Smaller donors in large numbers bring many of the advantages of larger wealthy donors without the concentration of risk. As we have seen in recent years in politics — especially in the presidential campaigns of Barack Obama, Bernie Sanders and Donald Trump — this source of funding has enormous potential. In news, public radio also provides some inspiring examples. Bear in mind, though, that fundraising from large donors, with whom you should have individual relationships, and from smaller donors, where that is impossible, are fundamentally different. The former is an art and the latter, largely a science, so the staff you need to manage the two sources will likely be different.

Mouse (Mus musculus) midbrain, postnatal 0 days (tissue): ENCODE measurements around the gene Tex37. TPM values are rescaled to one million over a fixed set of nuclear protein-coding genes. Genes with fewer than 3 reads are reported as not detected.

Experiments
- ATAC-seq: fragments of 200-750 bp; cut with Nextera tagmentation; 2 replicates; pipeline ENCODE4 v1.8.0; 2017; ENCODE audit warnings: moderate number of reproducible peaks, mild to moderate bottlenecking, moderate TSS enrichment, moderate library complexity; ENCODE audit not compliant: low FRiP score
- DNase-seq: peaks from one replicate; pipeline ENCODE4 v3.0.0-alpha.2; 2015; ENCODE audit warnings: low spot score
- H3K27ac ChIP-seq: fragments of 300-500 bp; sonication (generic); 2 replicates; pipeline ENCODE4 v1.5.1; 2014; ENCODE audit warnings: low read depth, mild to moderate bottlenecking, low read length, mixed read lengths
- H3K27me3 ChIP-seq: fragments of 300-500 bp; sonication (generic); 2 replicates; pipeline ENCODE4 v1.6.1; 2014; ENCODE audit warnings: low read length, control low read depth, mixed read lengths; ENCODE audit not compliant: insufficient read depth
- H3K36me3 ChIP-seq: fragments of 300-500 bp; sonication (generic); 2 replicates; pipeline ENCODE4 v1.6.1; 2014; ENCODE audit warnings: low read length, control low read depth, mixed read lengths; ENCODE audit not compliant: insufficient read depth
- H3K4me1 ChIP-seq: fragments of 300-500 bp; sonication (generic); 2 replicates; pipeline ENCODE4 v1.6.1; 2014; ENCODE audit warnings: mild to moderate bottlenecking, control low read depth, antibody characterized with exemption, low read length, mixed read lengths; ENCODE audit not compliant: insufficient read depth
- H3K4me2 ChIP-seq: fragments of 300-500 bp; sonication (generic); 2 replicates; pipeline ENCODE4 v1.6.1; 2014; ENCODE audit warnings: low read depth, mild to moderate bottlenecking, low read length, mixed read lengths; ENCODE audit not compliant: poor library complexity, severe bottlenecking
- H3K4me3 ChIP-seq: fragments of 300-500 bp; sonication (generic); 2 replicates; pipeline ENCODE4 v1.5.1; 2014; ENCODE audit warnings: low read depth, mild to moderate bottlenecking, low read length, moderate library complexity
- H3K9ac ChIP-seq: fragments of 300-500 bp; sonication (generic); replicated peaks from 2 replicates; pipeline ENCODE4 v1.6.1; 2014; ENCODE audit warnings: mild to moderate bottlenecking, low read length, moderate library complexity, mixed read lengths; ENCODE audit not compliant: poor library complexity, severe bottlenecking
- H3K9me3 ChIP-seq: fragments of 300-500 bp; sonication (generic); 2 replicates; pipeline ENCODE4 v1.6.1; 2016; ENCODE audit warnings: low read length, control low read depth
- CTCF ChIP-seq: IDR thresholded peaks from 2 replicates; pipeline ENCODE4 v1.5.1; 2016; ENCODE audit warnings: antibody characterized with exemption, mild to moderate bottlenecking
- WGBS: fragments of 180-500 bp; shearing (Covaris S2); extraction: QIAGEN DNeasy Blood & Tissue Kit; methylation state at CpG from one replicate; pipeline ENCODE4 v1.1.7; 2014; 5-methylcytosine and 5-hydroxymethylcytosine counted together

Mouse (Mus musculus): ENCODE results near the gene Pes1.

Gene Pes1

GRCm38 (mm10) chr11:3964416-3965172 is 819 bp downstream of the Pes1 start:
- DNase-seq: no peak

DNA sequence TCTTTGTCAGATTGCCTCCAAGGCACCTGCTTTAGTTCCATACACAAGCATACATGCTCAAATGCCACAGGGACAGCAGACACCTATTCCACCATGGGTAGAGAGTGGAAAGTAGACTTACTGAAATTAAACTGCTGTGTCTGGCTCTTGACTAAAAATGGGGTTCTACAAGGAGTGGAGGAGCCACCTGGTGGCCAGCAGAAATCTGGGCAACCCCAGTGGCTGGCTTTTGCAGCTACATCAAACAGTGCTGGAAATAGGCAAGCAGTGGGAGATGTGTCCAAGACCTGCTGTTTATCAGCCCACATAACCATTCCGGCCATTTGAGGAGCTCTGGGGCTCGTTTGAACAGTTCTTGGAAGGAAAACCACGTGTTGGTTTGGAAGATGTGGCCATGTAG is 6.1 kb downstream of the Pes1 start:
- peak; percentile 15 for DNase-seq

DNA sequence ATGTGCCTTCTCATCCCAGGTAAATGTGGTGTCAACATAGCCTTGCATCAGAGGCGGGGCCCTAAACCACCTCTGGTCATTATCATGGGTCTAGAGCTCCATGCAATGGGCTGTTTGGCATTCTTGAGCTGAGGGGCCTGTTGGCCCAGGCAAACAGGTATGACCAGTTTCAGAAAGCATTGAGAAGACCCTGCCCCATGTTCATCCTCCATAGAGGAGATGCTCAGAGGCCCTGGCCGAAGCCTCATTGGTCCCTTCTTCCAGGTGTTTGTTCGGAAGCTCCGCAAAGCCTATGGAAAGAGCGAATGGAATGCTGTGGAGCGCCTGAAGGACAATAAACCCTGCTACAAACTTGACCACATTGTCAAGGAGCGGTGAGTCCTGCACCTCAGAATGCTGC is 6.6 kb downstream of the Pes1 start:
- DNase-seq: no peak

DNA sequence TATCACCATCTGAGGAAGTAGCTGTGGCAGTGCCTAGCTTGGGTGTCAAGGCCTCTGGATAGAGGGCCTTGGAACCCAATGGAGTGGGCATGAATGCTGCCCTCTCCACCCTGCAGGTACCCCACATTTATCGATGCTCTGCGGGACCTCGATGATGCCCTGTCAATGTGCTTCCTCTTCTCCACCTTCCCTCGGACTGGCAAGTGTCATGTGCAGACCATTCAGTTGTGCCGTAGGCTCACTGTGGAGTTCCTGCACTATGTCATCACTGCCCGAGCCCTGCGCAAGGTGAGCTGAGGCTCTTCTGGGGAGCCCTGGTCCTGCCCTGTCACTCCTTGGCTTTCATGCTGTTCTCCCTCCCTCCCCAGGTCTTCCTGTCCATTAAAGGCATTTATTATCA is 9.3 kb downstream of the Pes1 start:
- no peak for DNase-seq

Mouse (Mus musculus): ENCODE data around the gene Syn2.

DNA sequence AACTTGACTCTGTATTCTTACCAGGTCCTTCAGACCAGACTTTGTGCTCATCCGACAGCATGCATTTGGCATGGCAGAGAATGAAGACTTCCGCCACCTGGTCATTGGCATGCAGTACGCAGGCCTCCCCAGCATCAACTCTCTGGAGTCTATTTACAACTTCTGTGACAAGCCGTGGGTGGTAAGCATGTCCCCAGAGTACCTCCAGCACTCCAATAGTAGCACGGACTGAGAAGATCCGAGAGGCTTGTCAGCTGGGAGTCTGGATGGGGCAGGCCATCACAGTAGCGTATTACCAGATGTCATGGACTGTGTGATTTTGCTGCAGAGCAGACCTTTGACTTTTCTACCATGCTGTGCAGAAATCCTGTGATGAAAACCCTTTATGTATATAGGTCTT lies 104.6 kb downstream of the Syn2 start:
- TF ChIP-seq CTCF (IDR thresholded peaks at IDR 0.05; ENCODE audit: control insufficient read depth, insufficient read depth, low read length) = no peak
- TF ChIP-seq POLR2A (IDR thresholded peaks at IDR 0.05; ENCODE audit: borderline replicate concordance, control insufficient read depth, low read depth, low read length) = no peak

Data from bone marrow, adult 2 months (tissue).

For nonprofit digital newsrooms in particular, a word of caution: Smaller donations in large numbers are, at best, a third-wave revenue source, and are unlikely to be meaningful until your content is fairly widely known and distributed. For ProPublica, it didn’t happen until we had been publishing for more than eight years. By 2020, however, it accounted for almost 20 percent of revenues, from more than 40,000 donors. 

Why do they give? 

It is important in any business to understand what motivates the people from whom your revenue derives. For nonprofit news, there seem to be four different strands of motivation. First are those concerned about the threats to journalism from the modern business crisis of the press, which provided the impetus for creating these organizations in the first place. This is what drives many of us in journalism, and we are not alone. I am frequently struck by how many of our large donors, for instance, are former high school newspaper editors.